Boil water, sugar, juniper berries, rosemary, and salt, stirring, until sugar has dissolved and syrup is reduced to about 3/4 cup, 10 to 12 minutes. Strain over blueberries and stir in gin. Macerate until completely cooled, about 30 minutes.

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Newsletters: 13 July, 2011

Excerpt from the Market Newsletter originally published on 13 July, 2011. View the full newsletter for all the photos and links.

In the garden
The WSU Master Gardeners say July is a good time to start planning for fall and winter crops. Start broccoli, cabbage, and kale for transplanting; plant carrots, peas, and rutabagas directly. Normally beans, cucumbers, and summer squash come on in July but they may be a little late this year. Keep an eye on the zucchini, though, so they don’t sneak up on you and get too big for anything but zucchini bread before you pick them. There’s always Sneak Some Zucchini Onto Your Neighbor’s Porch night (8 Aug.) but the more you catch at the 6-inch stage, the quicker you’ll be able to get rid of the ones you missed.

This also a good time to stop watering your lawn and let it go dormant. It’ll get rather brown but I promise it’ll spring right back when the fall rains begin (whether you want it to or not), and you won’t have to mow it for most of August. That’ll give you more time for wandering the night with overgrown zucchini.

In the kitchen
I’m told July is Nectarine and Garlic Month — I hope that doesn’t mean we should eat them together! As tempted as I am to go hunting for recipes that use both (come to think of it, I may have one), I think it’s time for some more exotic (or at least unusual) summer drinks.

Bee sting
1 Tbsp honey, warmed if possible
1 Tbsp balsamic or raspberry vinegar
1.5 cup seltzer or sparkling water, chilled
ice cubes
Combine honey and vinegar; add water and stir once. Serve over ice.
Source unknown

Salty puppy
coarse salt
crushed ice
1 cup grapefruit juice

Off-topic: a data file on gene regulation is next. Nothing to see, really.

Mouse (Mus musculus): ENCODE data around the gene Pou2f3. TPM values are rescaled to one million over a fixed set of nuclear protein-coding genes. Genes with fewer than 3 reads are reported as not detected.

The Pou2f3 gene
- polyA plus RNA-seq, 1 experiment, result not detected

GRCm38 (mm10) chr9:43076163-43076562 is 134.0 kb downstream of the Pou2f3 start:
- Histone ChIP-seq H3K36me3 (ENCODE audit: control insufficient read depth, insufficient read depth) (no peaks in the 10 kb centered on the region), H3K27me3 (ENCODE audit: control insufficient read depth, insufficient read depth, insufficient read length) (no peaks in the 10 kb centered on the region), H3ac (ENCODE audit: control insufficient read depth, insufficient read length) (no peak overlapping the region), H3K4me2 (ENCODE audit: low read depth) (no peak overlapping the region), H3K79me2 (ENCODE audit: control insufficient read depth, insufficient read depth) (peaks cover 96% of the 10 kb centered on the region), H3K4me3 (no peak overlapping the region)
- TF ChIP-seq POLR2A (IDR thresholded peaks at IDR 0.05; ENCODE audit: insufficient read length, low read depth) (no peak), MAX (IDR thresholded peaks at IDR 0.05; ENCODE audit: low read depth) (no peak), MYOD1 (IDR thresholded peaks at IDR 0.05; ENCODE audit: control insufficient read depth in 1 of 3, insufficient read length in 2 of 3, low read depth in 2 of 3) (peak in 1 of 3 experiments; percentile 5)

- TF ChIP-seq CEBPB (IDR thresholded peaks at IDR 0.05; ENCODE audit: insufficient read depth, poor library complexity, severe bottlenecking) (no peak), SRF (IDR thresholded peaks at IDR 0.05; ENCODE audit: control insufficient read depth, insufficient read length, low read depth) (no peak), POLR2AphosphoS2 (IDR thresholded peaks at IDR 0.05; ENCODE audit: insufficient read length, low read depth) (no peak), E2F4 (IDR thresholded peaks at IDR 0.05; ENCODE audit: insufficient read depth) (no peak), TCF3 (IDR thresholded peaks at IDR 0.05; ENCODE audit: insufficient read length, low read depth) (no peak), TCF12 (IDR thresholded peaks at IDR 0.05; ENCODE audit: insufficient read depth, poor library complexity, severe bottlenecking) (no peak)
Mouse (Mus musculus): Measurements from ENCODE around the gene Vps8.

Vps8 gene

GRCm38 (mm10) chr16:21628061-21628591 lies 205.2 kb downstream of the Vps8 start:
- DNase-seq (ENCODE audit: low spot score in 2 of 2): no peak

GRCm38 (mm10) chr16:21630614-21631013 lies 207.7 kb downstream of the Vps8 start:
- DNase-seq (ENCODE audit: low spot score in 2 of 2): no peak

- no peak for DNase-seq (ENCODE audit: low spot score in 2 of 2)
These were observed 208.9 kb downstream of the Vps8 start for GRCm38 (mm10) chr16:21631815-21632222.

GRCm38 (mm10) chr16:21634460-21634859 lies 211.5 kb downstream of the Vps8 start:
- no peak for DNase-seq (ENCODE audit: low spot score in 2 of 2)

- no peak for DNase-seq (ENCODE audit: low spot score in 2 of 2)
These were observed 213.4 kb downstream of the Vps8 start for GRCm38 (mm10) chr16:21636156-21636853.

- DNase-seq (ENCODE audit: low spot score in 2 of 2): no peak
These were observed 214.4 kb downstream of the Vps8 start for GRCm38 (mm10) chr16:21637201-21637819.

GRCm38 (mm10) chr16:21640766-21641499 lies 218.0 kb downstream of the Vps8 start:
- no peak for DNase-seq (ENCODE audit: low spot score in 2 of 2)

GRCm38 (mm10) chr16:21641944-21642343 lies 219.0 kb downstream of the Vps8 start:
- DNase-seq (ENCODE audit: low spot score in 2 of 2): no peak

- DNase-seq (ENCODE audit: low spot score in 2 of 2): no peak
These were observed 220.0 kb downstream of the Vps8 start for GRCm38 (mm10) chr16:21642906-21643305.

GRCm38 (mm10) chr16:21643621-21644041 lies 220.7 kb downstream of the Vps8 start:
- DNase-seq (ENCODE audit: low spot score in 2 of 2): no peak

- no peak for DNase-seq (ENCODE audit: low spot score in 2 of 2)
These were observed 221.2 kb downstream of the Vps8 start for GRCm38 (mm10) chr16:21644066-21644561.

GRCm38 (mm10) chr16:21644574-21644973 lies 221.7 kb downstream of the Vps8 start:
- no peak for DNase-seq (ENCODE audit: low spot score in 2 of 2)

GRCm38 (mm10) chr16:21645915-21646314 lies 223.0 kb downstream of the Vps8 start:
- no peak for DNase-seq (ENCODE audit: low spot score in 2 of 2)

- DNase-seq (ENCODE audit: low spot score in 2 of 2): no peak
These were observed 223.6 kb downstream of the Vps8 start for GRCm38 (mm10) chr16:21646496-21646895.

club soda, chilled
fresh mint, for garnish (optional)
Moisten rims of 2 glasses and dip in salt. Fill with ice and divide juice between them. Fill with club soda.
Source unknown

Lotus blossom
1 ripe banana, peeled and chunked
1 ripe peach, peeled, pitted, and chunked
1 ripe nectarine, ”
dash almond extract
24 oz. chilled ginger ale
Puree all ingredients except ginger ale until smooth. Pour ca. 1 c each into 5 tall glasses and fill with ginger ale. Stir gently.
Source unknown

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Newsletters: 23 June, 2010

Excerpt from the Market Newsletter originally published on 23 June, 2010. View the full newsletter for all the photos and links.

Cooking, and reading about cooking
For this week’s recipes I have a couple of interesting things to do with honey from a little Bermudian cookbook in my collection: What’s cooking in Bermuda, by Betsy Ross, published by Mrs. Douglas Hunter starting in 1957, mine being the 1974 revision. Starry Lane Apiary has jars of lovely honey for sale at the market and I think the first onions will show up as soon as we get a little warm weather, but you’ll probably have to go into an actual store for the rum.

Honey onions
1 lb onions
1/4 cup rum
1/4 cup honey
2 Tbsp butter
Boil onions in salted water until tender-crisp; drain. Place in a large frying pan over low heat with remaining ingredients. Cook, turning often and spooning liquid over the onions, until onions are well glazed.

Honey Spice Cake
3 eggs, separated
1 cup sugar
3/4 cup honey
1/2 cup salad oil
juice and grated rind of 1/2 lemon
1/2 cup very strong coffee, cooled
1/2 cup raisins
3/4 cup coarsely broken walnuts
2 cups sifted flour
1 tsp baking powder
1/2 tsp baking soda
1/2 tsp salt
1/2 tsp cinnamon
1/4 tsp nutmeg
1/8 tsp ground ginger
1/8 tsp ground cloves
Preheat oven to 350 degrees. Line a 9 x 13-inch pan with foil. Beat egg yolks until thick; add sugar and beat until well mixed. Add honey and beat some more. Mix in oil. Stir in juice and rind. Sift flour with the other dry ingredients and use some of this mixture to flour the raisins. Add flour mixture and coffee alternately to honey mixture, beginning and ending with flour. Add nuts and raisins with the last of the flour. Beat egg whites until stiff; fold into batter. Pour into pan and bake 65 minutes or until done (when a toothpick inserted in the center comes out clean). Partially cool in the pan, then turn out on a cake rack and peel of the foil. If desired, frost with lemon-flavored butter icing when completely cooled.

Hmm, I wonder if us non-coffee drinkers could use rum instead.

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Honey

in season here: all year, but most commonly harvested in the fall
IMG_0891_700